How Long After Treating Water Can You Add Betta Fish?
Five to fifteen minutes is considered enough time. The conditioner must be added to the tank immediately before or after the water is added for maximum efficacy.
A water conditioner acts to remove impurities from the water like chlorine, chloramines, and heavy metals, all of which are unhealthy for your betta. If you purchase your betta fish from a pet shop, they may give you a bottle of water conditioner with your betta. If not, buy a bottle.
Can You Put Betta Fish in Water Right Away?
No, you can’t, not unless it’s a choice between life and death for your fish at that moment. Tap water contains chemicals and minerals which vary according to where you live, and not all of them are good for your betta fish. In particular, chlorine and chloramines need time to dissipate.
You can use a water conditioner to clean the water, but you are more likely to be successful if you gradually introduce your betta fish to their new watery home. Additionally, the water that your betta fish is in might not have the same pH or temperature as that of the water in your new home. Floating your betta gives your fish time to acclimate.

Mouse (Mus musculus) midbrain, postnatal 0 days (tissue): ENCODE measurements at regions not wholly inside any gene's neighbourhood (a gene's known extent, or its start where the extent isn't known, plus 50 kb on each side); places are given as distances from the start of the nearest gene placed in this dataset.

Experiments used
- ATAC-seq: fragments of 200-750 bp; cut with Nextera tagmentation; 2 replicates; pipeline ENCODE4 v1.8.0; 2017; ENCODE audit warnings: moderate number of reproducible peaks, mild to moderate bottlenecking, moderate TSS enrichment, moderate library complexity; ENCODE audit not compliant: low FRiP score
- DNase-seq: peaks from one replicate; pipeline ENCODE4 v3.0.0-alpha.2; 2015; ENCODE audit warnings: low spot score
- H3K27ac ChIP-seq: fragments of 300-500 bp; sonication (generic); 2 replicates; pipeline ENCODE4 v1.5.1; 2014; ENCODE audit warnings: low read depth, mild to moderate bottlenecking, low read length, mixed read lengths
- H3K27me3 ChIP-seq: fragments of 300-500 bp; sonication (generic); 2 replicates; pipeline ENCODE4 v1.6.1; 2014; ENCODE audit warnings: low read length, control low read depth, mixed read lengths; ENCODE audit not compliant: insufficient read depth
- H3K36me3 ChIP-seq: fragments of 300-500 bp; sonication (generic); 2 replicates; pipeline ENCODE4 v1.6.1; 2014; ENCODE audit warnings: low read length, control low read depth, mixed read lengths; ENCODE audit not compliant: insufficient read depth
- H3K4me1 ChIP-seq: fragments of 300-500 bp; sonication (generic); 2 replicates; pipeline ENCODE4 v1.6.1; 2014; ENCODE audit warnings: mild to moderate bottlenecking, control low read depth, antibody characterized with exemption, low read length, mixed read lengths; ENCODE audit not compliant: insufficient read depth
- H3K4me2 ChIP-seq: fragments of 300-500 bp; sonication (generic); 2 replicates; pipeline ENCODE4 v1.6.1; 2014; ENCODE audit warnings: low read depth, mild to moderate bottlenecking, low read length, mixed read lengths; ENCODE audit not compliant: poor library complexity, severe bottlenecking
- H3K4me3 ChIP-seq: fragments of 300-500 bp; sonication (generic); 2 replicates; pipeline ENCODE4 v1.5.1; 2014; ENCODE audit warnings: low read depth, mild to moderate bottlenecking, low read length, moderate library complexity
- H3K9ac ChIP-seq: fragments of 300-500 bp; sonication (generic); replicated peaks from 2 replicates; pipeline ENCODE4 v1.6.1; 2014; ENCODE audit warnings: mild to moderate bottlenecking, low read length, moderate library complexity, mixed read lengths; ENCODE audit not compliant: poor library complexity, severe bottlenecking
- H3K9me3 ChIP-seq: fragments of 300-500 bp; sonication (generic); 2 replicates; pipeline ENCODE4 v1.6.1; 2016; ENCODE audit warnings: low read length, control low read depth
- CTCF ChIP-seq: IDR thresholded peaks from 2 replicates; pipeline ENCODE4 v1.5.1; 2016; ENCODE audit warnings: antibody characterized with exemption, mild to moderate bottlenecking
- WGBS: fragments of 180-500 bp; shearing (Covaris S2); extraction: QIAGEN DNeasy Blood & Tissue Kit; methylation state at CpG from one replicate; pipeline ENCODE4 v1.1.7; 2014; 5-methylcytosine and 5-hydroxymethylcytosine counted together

Ideal Tank Conditions for Your Betta Fish
You want your betta to be happy in their new home, so keep the following in mind. A betta’s natural habitat is murky, so bright lights and neon colors are not good. Instead, stick to neutral aquarium pebbles or gravel, and don’t put your betta near windows that will put your betta in full sun all day long.
As far as sizes go, don’t go smaller than a 5-gallon tank for your betta fish. A betta is tropical, and the water needs to be comfortable for them. Make sure to purchase a heater, especially if you live in a cold climate.
When making a new home for your fish, you should know that it can take up to 24 hours for your water to reach the correct room temperature. As a shortcut, you can use near lukewarm water in your tank so that the heater doesn’t have to do all the hard work initially.
Ideally, you should wait approximately 24 hours before adding your betta fish to a new tank of prepared water. Established tanks may only require you to float your betta before gently introducing it to the water in the tank by gradually adding some to the bag or cup that your betta is in. This process takes approximately 45 to 60 minutes.
Don’t rush. Waiting 24 hours allows your water to sit and for the chlorine and chloramines to evaporate, your water to come up to room temperature, the growth of beneficial bacteria, and for everything in your tank to settle. After all, 24 hours is not that long to wait to provide your new pet with ideal tank conditions, and if you can, wait longer, giving your water more time to cycle fully through the filtration system.
You can read more on acclimating your betta fish here.